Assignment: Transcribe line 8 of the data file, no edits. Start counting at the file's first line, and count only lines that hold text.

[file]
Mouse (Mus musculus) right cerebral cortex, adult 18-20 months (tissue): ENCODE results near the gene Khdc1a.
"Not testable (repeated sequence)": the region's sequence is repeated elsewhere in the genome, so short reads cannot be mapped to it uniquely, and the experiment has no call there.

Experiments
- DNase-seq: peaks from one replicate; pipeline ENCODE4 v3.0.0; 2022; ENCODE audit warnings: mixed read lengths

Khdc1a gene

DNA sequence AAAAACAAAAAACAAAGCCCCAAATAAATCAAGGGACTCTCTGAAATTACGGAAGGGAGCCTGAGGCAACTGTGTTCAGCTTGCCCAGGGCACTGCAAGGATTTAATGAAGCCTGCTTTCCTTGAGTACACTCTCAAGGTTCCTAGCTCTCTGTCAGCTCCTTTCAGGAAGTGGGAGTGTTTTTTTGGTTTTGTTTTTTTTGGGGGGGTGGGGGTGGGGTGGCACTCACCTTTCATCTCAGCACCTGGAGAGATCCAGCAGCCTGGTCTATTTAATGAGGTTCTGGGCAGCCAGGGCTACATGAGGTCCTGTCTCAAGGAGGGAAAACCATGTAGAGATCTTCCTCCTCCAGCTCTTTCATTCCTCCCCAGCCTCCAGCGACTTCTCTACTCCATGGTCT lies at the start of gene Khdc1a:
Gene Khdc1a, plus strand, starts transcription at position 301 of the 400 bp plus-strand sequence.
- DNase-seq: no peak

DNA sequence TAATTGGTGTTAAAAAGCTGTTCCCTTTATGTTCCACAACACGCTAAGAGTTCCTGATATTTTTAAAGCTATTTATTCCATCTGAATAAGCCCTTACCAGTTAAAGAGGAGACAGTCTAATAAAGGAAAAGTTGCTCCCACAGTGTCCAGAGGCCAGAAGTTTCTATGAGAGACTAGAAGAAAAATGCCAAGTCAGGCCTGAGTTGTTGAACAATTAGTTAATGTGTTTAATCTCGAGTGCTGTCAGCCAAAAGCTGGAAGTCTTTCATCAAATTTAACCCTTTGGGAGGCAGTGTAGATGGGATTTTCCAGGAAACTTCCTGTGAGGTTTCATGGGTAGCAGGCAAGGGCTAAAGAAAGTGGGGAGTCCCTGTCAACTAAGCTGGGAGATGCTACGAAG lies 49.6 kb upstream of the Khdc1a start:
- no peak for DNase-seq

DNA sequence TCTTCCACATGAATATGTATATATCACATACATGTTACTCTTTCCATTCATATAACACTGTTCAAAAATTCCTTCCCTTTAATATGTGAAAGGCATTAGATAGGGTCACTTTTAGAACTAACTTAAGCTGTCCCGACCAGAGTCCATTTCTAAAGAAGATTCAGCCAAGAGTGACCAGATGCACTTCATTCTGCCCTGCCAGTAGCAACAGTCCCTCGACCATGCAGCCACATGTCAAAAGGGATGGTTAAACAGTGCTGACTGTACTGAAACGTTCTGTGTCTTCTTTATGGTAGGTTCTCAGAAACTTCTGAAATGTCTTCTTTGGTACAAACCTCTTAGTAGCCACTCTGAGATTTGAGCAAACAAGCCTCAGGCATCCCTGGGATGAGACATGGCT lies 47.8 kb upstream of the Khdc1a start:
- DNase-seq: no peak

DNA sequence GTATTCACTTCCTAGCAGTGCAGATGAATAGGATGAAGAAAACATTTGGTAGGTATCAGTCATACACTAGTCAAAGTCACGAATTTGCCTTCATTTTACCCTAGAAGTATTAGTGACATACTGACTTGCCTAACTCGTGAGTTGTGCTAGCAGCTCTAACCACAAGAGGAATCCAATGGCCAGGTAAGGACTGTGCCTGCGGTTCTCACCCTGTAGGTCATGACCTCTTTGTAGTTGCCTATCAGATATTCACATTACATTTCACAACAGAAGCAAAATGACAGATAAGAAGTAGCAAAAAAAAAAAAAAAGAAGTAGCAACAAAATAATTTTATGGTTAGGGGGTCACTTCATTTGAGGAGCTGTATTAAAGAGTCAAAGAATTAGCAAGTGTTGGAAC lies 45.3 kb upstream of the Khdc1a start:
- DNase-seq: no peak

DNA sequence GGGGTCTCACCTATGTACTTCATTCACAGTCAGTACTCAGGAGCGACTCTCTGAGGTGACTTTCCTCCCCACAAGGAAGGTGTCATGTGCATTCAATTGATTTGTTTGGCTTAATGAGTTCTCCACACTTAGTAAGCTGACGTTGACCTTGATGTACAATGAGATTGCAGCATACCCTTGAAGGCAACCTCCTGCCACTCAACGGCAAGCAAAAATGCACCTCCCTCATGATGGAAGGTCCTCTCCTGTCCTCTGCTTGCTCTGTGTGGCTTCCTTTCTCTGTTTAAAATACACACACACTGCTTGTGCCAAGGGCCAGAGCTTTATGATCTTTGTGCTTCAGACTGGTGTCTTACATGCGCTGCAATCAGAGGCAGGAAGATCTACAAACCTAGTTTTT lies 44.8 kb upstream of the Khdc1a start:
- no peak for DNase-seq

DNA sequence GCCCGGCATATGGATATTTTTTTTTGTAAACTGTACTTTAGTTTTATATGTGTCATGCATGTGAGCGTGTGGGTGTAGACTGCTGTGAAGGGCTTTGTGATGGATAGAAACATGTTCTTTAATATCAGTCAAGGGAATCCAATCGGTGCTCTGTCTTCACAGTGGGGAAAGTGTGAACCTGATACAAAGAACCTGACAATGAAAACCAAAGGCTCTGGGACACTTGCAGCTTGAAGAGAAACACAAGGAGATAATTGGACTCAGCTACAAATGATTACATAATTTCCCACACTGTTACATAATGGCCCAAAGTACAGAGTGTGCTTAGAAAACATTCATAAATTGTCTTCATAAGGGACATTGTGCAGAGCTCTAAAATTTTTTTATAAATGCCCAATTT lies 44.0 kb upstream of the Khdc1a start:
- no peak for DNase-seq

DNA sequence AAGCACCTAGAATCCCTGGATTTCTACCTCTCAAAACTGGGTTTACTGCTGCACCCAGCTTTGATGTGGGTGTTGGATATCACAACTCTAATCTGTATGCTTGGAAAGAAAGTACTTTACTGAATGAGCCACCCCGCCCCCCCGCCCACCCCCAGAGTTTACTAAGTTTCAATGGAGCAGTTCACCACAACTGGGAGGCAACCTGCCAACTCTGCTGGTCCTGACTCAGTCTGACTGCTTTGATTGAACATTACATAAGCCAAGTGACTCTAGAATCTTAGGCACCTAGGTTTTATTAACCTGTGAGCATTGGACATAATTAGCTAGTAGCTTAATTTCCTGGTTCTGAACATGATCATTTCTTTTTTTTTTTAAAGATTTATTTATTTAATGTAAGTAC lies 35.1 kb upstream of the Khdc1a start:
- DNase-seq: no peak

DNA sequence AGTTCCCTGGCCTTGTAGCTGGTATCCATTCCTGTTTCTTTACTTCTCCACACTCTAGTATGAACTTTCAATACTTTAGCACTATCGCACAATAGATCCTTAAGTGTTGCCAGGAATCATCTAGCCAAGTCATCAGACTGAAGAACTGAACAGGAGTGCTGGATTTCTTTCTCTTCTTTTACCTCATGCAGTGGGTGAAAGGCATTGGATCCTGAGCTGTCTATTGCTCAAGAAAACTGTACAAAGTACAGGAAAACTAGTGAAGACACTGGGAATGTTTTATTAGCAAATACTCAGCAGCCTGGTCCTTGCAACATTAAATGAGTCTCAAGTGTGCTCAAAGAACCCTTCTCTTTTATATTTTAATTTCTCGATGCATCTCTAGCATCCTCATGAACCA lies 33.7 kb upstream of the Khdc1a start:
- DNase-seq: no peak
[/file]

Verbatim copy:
- DNase-seq: no peak